Then, follow the instructions in the recipe. I'm not sure about the rise times going forward with the yeasted preferment, but I would imagine that it will be a fair amount shorter. If you want to make the bulk fermentation of the dough something on the order of a few hours, add about 1 tsp of instant yeast to the dough when you mix it. Maybe someone who knows how to calculate rise times from percentages of a ripe yeast preferment can give us a clue. Still, if you aren't really pressed for time one way or another, you can just follow this and let the dough rise by double. The time after shaping for the final proof may be quite a bit faster also, especially if you toss in the extra 1 tsp of instant yeast to the final dough.

I would be very curious how it goes, if you try it.

Bill

weavershouse's picture
weavershouse

The suggestion you are giving Bluezebra is almost identical to Hamelman's Pain Rustique but for a single loaf. The Pain Rustique calls for 453g (1lb) flour and 453g (1lb) water and 1/8tsp. yeast. Let sit overnight, in the morning add another 1lb flour and 3/4 cup water, let rest 30 min., add 1Tbl. salt and 1 1/2tsp. yeast. Let sit 70 min. turning twice (once after 25 min. and once after 50 min.) Divide in two, rest, shape gently without deflating, let rise 25 min., bake 35 min. 460º. Two very large loaves.
I think this has become our favorite bread. It is delicious, full of flavor and better than a lot of the sourdoughs I've made. And very easy to make. Thanks to TTonka for first posting it. Hope this helps.                                                                                                                                                                       weavershouse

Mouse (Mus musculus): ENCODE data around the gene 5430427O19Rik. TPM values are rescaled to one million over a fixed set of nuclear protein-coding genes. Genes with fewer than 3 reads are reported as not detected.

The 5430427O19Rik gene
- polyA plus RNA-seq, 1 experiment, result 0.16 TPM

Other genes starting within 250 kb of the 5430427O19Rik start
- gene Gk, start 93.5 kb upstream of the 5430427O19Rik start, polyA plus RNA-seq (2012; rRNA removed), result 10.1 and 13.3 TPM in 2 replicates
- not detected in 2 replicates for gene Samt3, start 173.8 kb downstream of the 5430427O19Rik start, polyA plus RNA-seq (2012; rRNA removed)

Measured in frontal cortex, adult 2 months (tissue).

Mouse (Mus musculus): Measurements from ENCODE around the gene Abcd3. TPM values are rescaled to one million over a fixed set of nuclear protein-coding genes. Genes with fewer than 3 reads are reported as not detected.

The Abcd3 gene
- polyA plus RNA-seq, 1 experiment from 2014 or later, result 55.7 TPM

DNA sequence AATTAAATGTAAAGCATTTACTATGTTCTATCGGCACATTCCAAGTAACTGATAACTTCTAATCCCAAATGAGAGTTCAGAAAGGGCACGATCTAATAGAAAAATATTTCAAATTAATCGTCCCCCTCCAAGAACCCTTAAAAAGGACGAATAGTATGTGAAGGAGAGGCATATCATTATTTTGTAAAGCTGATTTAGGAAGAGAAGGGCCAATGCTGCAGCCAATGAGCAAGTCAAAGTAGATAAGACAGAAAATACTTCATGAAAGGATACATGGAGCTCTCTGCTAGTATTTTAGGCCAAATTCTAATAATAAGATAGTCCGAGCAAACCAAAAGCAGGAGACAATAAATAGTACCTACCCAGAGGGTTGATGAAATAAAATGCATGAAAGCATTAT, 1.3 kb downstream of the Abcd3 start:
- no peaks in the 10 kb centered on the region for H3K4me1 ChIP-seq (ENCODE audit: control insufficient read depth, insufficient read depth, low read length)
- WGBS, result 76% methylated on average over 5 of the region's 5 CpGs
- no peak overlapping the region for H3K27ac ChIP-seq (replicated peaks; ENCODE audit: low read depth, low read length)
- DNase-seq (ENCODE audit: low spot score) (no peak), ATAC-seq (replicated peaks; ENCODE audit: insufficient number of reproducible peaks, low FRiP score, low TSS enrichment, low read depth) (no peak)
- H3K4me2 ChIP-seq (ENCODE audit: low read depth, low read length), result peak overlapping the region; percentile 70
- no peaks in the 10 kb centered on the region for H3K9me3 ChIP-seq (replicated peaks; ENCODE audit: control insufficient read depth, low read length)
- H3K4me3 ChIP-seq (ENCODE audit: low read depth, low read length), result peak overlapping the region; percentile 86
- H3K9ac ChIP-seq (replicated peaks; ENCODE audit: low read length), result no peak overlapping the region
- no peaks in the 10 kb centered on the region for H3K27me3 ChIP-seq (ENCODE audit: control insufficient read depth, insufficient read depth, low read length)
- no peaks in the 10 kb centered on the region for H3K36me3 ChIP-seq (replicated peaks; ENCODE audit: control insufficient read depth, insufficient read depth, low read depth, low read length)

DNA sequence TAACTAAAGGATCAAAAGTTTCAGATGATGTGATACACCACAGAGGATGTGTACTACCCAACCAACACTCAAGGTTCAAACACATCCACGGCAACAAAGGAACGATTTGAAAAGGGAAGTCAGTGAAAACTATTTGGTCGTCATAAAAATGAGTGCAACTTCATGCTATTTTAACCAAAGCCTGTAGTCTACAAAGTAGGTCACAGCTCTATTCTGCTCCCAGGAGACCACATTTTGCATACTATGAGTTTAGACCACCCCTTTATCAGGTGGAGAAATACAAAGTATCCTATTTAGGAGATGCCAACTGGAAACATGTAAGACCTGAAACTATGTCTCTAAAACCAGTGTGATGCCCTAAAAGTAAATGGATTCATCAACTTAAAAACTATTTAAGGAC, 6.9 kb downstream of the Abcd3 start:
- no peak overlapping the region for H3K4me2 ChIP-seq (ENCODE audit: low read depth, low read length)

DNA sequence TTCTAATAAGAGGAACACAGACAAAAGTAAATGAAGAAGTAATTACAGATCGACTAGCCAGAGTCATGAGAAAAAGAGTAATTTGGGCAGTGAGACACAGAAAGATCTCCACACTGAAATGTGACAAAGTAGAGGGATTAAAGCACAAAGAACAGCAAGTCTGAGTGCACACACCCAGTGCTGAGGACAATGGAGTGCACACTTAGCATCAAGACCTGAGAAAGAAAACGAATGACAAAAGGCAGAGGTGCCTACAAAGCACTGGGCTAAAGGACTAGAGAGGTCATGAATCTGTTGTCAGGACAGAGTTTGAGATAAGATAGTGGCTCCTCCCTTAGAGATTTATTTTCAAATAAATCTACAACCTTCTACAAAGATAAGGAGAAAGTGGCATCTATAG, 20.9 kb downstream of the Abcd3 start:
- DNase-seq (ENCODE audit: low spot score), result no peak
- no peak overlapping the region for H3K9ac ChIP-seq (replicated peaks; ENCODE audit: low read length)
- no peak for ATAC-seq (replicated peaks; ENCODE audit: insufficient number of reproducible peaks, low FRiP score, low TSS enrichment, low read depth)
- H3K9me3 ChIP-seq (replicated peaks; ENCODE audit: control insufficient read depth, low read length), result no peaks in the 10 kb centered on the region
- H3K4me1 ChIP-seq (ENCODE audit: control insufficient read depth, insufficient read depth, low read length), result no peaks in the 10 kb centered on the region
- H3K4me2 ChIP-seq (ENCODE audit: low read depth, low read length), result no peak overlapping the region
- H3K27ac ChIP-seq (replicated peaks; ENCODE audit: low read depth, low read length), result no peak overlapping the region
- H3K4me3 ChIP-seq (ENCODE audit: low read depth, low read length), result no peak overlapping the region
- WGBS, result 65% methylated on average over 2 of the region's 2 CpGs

bwraith's picture
bwraith

Hi weavershouse,

The Hamelman book is a favorite of mine. I like VT sourdough recipe and the mixed flour miche, which are kind of regulars for me. I do mostly sourdoughs, so I'm not very good at guessing how the yeast timings will come out.

I don't know if when you let it sit overnight above, you do that at room temperature, but with the larger proportion of yeast I had suggested, I thought it would be safer to just let it rise a few hours and refrigerate to avoid having the poolish get too ripe.

Because the version I've converted only from only has 20% of the total flour in the preferment, I think it will take a while longer to rise than the Pain Rustique, especially with no added yeast when you mix the final dough. That's why I was suggesting adding some yeast into the final dough, which should make the bulk rise happen in a few hours.

Well, I hope Bluezebra gets a reasonable result out of all this one way or another.

Bill

 

 

 

bluezebra's picture
bluezebra

When it says to "turn twice" are you talking about stretch and fold technique or something else?

 Thanks for the help!

weavershouse's picture
weavershouse

Hi,
Yes, stretch and fold twice during the 70 min. Be sure to wait the last 20 min. after the second stretch and fold to complete the 70 min. fermenting time.   The recipe is here........ http://media.wiley.com/product_data/excerpt/72/04711685/0471168572.pdf   I did not use any frames to hold the dough while it was rising. It's strong enough to hold its own. After the 70 min. I divide in two, rest 15 min., gently shape without deflating and set right on semolina (or flour or cormeal) dusted parchment paper on a cookie sheet to rise about 25 min. I sprayed the oven once, slashed the loaves (just one long slash each loaf), put them in the oven, sprayed once more after 2 min. Baked right on the cookie sheet on the second from the bottom shelf. The bottom shelf has a stone on it but probably doesn't matter. 
Let me know if you have any other questions. If you search on this site for Pain Rustique you'll come up with a photo of my pain rustique and TTonka's. Good luck.                                    weavershouse

bwraith's picture
bwraith

Bluezebra,